The more things stayed the same, the more things changed

As William Ranney Levi has demonstrated, interrogation policy under President Bush did not represent a significant break with the post World War II interrogation policies of the United States. But there was one major change, though not of Bush’s making. The liberal mainstream media chose to reveal whatever it could about U.S. interrogation practices, and the political opposition (along with a few Republicans like Lindsey Graham) tried to convince the public that the administration was betraying America’s values. The Dems did this even though their congressional leaders had been briefed about the interrogation practices in question and had not objected.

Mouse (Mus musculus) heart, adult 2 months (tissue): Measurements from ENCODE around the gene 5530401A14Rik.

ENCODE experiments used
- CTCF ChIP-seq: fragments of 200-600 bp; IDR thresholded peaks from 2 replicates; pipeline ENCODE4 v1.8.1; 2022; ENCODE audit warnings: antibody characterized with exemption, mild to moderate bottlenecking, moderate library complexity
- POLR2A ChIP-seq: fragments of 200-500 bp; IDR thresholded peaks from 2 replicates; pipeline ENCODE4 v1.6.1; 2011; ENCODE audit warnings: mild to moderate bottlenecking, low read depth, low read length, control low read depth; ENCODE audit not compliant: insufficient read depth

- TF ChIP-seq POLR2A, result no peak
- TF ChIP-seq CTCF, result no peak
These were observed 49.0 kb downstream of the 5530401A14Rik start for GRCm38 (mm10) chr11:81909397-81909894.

The MSM and the Democrats acted this way because they hoped to inflict damage on a president they despised. It turned out, however, that Bush’s approach to protecting the country from terrorists remained pretty much the only set of his policies Americans approved of.

If President Obama is right, however, the ongoing concerted MSM/Democratic attack on Bush (for employing methods in line with past U.S. practice and deemed unobjectionable by Democratic leaders) did have an effect — it significantly damaged the nation’s standing in the eyes of “the world.”

UPDATE: According to Eli Lake, in a story in yesterday’s Washington Times, one Democratic leader did raise concerns about Bush interrogation policy. Ironically, that Democrat was Jane Harman, foe of Speaker Pelosi (who did not raise concerns) and of the Democratic left (which is to say its mainstream).


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